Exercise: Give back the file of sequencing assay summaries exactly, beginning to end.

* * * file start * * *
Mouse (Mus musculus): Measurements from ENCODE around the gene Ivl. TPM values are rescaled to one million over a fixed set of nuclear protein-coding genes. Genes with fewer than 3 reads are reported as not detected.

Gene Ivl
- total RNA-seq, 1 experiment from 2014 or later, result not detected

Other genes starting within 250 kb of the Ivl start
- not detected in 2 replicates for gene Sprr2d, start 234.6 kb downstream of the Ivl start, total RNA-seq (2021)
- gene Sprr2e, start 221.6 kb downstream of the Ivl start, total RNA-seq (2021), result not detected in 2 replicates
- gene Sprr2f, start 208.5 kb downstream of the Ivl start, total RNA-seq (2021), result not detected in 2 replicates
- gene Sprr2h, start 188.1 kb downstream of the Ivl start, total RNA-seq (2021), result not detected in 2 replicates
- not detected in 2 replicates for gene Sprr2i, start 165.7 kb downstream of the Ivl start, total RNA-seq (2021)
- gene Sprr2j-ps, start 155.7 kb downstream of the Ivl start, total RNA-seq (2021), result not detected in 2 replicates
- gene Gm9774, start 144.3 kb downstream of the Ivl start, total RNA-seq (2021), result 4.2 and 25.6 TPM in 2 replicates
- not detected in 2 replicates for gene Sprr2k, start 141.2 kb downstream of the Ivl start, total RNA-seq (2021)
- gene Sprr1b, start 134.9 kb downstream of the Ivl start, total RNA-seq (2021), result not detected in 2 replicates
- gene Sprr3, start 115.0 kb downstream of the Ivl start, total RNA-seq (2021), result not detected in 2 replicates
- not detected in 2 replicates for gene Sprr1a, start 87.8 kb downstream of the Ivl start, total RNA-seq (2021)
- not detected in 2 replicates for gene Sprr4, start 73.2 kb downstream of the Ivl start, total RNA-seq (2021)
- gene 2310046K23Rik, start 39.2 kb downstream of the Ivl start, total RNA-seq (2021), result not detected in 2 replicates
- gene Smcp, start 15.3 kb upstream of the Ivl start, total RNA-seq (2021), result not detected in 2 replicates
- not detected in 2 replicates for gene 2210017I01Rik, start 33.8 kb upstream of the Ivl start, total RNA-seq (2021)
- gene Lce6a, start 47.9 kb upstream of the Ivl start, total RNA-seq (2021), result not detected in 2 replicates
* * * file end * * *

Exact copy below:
Mouse (Mus musculus): Measurements from ENCODE around the gene Ivl. TPM values are rescaled to one million over a fixed set of nuclear protein-coding genes. Genes with fewer than 3 reads are reported as not detected.

Gene Ivl
- total RNA-seq, 1 experiment from 2014 or later, result not detected

Other genes starting within 250 kb of the Ivl start
- not detected in 2 replicates for gene Sprr2d, start 234.6 kb downstream of the Ivl start, total RNA-seq (2021)
- gene Sprr2e, start 221.6 kb downstream of the Ivl start, total RNA-seq (2021), result not detected in 2 replicates
- gene Sprr2f, start 208.5 kb downstream of the Ivl start, total RNA-seq (2021), result not detected in 2 replicates
- gene Sprr2h, start 188.1 kb downstream of the Ivl start, total RNA-seq (2021), result not detected in 2 replicates
- not detected in 2 replicates for gene Sprr2i, start 165.7 kb downstream of the Ivl start, total RNA-seq (2021)
- gene Sprr2j-ps, start 155.7 kb downstream of the Ivl start, total RNA-seq (2021), result not detected in 2 replicates
- gene Gm9774, start 144.3 kb downstream of the Ivl start, total RNA-seq (2021), result 4.2 and 25.6 TPM in 2 replicates
- not detected in 2 replicates for gene Sprr2k, start 141.2 kb downstream of the Ivl start, total RNA-seq (2021)
- gene Sprr1b, start 134.9 kb downstream of the Ivl start, total RNA-seq (2021), result not detected in 2 replicates
- gene Sprr3, start 115.0 kb downstream of the Ivl start, total RNA-seq (2021), result not detected in 2 replicates
- not detected in 2 replicates for gene Sprr1a, start 87.8 kb downstream of the Ivl start, total RNA-seq (2021)
- not detected in 2 replicates for gene Sprr4, start 73.2 kb downstream of the Ivl start, total RNA-seq (2021)
- gene 2310046K23Rik, start 39.2 kb downstream of the Ivl start, total RNA-seq (2021), result not detected in 2 replicates
- gene Smcp, start 15.3 kb upstream of the Ivl start, total RNA-seq (2021), result not detected in 2 replicates
- not detected in 2 replicates for gene 2210017I01Rik, start 33.8 kb upstream of the Ivl start, total RNA-seq (2021)
- gene Lce6a, start 47.9 kb upstream of the Ivl start, total RNA-seq (2021), result not detected in 2 replicates